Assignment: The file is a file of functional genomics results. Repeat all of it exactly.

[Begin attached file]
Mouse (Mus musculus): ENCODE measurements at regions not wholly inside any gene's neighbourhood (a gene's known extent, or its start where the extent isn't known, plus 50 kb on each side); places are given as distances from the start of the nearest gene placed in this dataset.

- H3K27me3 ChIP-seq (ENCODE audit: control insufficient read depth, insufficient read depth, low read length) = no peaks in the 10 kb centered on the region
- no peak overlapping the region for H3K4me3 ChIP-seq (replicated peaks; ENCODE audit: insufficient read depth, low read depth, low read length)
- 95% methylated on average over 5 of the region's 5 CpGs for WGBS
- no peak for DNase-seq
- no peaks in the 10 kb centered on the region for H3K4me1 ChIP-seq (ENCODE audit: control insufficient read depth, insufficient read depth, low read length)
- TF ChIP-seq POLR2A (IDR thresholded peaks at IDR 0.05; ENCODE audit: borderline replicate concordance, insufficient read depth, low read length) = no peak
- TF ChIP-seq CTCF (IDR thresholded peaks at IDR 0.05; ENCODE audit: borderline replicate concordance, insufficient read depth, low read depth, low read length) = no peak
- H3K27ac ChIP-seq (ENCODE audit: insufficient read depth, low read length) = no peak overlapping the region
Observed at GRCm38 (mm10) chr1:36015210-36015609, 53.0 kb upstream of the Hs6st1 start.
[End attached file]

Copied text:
Mouse (Mus musculus): ENCODE measurements at regions not wholly inside any gene's neighbourhood (a gene's known extent, or its start where the extent isn't known, plus 50 kb on each side); places are given as distances from the start of the nearest gene placed in this dataset.

- H3K27me3 ChIP-seq (ENCODE audit: control insufficient read depth, insufficient read depth, low read length) = no peaks in the 10 kb centered on the region
- no peak overlapping the region for H3K4me3 ChIP-seq (replicated peaks; ENCODE audit: insufficient read depth, low read depth, low read length)
- 95% methylated on average over 5 of the region's 5 CpGs for WGBS
- no peak for DNase-seq
- no peaks in the 10 kb centered on the region for H3K4me1 ChIP-seq (ENCODE audit: control insufficient read depth, insufficient read depth, low read length)
- TF ChIP-seq POLR2A (IDR thresholded peaks at IDR 0.05; ENCODE audit: borderline replicate concordance, insufficient read depth, low read length) = no peak
- TF ChIP-seq CTCF (IDR thresholded peaks at IDR 0.05; ENCODE audit: borderline replicate concordance, insufficient read depth, low read depth, low read length) = no peak
- H3K27ac ChIP-seq (ENCODE audit: insufficient read depth, low read length) = no peak overlapping the region
Observed at GRCm38 (mm10) chr1:36015210-36015609, 53.0 kb upstream of the Hs6st1 start.